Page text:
by asdf on Sun Jul 12th, 2009 at 09:56:56 AM EST
[ Parent ]
From that, I take, it is only influenced by the engine and the fuel?

*Lunatic*, n.
One whose delusions are out of fashion.
by DoDo on Sun Jul 12th, 2009 at 11:03:41 AM EST
[ Parent ]
I'm at the limit of my knowledge on the subject, but for example, the engine temperature influences the combustion, so the cooling system indirectly affects the CO production.

Here's an interesting article on the Honda Insight hybrid, where they went "all out" in trying to meet low emission and high economy targets. There are a LOT of tricks in use...not all applicable to railroad engines, obviously, but there is an interesting parallel between the two.


by asdf on Sun Jul 12th, 2009 at 10:37:52 PM EST
[ Parent ]
  1. Could you tell me, for the same loco types as in the five linked pictures, roughly what distance they can go between refuelling?

  2. Is my impression right that on the US market, GE and EMD relate somewhat like Siemens and Bombardier here? (i.e. the GE diesels are overall better quality since the nineties, but EMD is good at sales)?

*Lunatic*, n.
One whose delusions are out of fashion.
by DoDo on Sat Jul 11th, 2009 at 01:27:10 PM EST
[ Parent ]
1. This is a tough question since there are so many variables. The EMD diesel will burn roughly 191.9 gallons per hour at full throttle.

The GE Dash9-44CW will burn 210 gallons per hour at full throttle.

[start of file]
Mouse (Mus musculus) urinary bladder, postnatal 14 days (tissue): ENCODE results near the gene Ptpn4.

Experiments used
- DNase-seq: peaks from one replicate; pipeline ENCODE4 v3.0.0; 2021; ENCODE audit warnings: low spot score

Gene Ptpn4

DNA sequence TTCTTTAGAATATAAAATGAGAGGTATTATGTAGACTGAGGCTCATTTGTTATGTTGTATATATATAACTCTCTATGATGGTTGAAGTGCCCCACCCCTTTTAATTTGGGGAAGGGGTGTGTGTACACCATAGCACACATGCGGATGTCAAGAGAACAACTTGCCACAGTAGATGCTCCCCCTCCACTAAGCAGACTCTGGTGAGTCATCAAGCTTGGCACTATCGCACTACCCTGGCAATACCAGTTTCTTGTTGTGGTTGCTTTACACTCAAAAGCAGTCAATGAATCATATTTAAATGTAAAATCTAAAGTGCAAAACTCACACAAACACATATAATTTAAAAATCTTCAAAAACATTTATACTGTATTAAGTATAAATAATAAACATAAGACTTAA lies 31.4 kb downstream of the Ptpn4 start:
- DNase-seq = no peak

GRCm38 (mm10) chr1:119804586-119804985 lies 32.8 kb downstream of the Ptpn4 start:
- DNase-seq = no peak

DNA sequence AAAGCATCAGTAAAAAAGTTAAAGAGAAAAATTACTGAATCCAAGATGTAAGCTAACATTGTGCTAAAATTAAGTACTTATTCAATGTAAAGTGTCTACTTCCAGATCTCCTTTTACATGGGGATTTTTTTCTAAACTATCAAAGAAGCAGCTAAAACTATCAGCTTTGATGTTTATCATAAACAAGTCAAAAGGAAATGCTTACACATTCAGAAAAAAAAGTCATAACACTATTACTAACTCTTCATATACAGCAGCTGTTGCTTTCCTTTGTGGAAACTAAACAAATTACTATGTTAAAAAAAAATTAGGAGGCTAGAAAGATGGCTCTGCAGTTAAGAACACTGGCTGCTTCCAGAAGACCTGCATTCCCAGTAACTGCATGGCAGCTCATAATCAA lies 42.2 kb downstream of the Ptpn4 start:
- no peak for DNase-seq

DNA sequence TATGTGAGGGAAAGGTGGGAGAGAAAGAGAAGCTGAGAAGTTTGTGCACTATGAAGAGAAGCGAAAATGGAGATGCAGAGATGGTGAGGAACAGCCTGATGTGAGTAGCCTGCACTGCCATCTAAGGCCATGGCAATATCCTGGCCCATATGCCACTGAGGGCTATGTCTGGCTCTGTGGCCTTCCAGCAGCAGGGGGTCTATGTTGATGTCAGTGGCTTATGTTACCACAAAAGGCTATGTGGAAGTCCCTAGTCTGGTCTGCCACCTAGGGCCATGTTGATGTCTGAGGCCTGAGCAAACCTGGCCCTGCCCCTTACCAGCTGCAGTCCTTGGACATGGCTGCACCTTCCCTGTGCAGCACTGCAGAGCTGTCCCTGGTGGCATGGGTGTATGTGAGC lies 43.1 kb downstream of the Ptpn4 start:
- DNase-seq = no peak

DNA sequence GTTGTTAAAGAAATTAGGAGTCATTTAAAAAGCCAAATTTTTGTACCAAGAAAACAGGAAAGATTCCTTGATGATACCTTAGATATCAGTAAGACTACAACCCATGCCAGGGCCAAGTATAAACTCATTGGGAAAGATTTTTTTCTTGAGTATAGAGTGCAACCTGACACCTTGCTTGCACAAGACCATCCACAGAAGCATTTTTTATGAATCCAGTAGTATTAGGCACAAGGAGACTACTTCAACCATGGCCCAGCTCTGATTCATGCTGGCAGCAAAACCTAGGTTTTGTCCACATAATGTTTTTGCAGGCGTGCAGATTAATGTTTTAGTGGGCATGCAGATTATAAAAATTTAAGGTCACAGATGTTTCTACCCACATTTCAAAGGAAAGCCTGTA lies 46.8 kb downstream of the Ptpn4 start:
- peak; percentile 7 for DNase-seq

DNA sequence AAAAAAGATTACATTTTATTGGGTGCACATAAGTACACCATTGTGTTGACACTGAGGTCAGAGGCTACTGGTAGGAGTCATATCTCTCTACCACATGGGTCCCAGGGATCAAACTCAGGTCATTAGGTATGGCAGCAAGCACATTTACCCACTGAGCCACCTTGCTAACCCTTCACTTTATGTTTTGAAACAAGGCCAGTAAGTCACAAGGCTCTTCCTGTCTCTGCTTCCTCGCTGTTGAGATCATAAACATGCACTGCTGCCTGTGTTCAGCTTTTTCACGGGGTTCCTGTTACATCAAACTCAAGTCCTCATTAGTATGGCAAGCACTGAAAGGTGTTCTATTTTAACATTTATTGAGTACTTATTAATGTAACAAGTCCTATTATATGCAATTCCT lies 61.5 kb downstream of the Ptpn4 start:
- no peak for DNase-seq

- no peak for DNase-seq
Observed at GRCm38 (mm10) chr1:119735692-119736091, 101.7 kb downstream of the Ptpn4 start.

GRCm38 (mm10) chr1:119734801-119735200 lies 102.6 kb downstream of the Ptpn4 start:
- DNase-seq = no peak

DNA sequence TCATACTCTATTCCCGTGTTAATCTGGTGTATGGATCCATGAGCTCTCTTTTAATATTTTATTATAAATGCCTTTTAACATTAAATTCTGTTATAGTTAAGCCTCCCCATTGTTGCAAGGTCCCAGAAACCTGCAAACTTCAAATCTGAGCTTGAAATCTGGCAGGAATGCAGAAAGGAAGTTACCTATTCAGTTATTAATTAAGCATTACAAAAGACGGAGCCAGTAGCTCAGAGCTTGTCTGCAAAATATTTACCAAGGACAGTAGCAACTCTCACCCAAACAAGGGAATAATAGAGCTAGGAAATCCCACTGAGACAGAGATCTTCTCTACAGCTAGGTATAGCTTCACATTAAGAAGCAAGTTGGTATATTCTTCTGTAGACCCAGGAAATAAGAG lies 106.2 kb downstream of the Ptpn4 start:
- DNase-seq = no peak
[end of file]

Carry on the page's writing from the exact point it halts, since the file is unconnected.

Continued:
Both locomotives offer a 5000 gallon fuel tank.

2. GE had been better at quality since about 1995 and had been steady building a lead on EMD. The debut of GE's GEVO series has put some tarnish on GE's reputation.
EMD like the rest of GM had gotten arrogant, and poor at customer service. It took too long for GM to sell EMD and EMD's Engineering languished. EMD has been slowing gaining ground back, but the worry is how committed are EMD's new owners.

by jfbeaulieu on Sat Jul 11th, 2009 at 07:08:35 PM EST
[ Parent ]
Here is an interesting story about railroads and their potential electrification...


by asdf on Sun Jul 12th, 2009 at 10:01:20 AM EST
[ Parent ]
Very interesting article. I would frame the following and give it as present to all European decisionmakers...

Why don't the railroads just build the new tracks, tunnels, switchyards, and other infrastructure they need? America's major railroad companies are publicly traded companies answerable to often mindless, or predatory, financial Goliaths.

*Lunatic*, n.
One whose delusions are out of fashion.
by DoDo on Sun Jul 12th, 2009 at 12:08:33 PM EST
[ Parent ]
They can also wipe out the stockholders if they go bankrupt, as many have.
by jfbeaulieu on Mon Jul 13th, 2009 at 11:10:13 PM EST
[ Parent ]
I wonder how that engine access door got crunched in on the GEVO???
by asdf on Sun Jul 12th, 2009 at 09:39:55 AM EST
[ Parent ]
Heh. I notied the bent shape on that (BTW, exceptional with the other three locos in the background) photo, but now that you say it, I see even the railings are bent on both sides. Checking the caption:

Remarks: BNSF 3447, the Golden Globe switcher, shoves damaged ES44AC into the shop. A few new doors and railings are needed at least. The damage was caused by running through a trailer, see comment below.

...which says:

Posted by Mike Vandenberg on July 2, 2009

This was the lead unit on a coal train that plowed through an empty semi trailer in Perham, MN last week.

*Lunatic*, n.
One whose delusions are out of fashion.
by DoDo on Sun Jul 12th, 2009 at 11:08:10 AM EST
[ Parent ]